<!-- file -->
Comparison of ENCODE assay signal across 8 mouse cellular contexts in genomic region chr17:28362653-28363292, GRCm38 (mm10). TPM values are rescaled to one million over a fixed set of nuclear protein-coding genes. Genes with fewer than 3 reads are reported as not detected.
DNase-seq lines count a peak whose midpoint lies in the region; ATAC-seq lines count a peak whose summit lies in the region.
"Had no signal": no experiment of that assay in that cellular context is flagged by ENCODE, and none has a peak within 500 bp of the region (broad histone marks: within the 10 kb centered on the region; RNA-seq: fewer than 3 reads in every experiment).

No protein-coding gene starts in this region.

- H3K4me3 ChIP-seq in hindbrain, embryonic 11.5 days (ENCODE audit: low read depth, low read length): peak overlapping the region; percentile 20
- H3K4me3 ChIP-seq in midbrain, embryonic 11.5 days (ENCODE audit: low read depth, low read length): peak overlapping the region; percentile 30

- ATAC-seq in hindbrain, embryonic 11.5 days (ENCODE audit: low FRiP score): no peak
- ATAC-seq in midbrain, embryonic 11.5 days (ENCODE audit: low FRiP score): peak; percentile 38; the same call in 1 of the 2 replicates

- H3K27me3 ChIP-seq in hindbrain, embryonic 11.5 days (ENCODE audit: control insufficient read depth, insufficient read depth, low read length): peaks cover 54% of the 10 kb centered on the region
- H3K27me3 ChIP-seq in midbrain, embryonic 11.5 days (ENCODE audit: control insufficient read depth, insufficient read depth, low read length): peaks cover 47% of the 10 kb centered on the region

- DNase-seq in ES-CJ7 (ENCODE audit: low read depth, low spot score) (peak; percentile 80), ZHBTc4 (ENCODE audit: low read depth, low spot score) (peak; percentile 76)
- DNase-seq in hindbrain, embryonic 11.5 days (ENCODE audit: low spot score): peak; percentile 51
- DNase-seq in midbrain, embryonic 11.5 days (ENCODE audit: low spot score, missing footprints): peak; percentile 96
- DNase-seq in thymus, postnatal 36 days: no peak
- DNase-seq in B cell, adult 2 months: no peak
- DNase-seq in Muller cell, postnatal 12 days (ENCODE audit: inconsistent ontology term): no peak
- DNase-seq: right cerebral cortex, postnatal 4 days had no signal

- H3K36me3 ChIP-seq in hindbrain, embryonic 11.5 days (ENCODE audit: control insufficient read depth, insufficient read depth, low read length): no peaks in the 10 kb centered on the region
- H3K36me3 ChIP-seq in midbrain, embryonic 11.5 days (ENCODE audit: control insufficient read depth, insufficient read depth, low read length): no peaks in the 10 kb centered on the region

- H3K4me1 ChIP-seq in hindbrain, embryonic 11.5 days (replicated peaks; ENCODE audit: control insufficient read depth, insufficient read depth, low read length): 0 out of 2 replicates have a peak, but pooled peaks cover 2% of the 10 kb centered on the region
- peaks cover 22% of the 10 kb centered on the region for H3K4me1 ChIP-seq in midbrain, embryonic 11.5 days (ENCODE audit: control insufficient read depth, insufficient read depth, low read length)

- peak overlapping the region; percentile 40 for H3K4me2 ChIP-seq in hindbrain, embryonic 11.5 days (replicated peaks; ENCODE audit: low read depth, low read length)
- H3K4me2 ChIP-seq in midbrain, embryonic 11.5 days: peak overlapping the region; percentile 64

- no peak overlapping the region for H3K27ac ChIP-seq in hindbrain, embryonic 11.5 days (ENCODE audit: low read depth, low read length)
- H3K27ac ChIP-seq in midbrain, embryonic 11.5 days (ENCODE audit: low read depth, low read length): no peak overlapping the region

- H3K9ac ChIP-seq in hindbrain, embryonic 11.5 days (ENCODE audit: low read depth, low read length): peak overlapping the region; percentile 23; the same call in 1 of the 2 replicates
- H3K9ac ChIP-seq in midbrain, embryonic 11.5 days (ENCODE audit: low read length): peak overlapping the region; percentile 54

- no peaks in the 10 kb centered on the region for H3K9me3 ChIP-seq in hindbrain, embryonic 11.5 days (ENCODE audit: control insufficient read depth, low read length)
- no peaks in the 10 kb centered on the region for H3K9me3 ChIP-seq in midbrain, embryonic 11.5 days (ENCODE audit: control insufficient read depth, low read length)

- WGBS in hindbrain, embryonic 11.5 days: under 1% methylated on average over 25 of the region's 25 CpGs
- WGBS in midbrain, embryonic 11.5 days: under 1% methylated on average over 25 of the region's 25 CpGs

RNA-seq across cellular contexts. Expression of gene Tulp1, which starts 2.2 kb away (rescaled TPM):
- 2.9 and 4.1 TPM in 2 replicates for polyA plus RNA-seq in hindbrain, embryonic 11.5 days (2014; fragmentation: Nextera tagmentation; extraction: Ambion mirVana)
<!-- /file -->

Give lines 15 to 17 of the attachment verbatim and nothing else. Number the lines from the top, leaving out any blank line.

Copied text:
- DNase-seq in B cell, adult 2 months: no peak
- DNase-seq in Muller cell, postnatal 12 days (ENCODE audit: inconsistent ontology term): no peak
- DNase-seq: right cerebral cortex, postnatal 4 days had no signal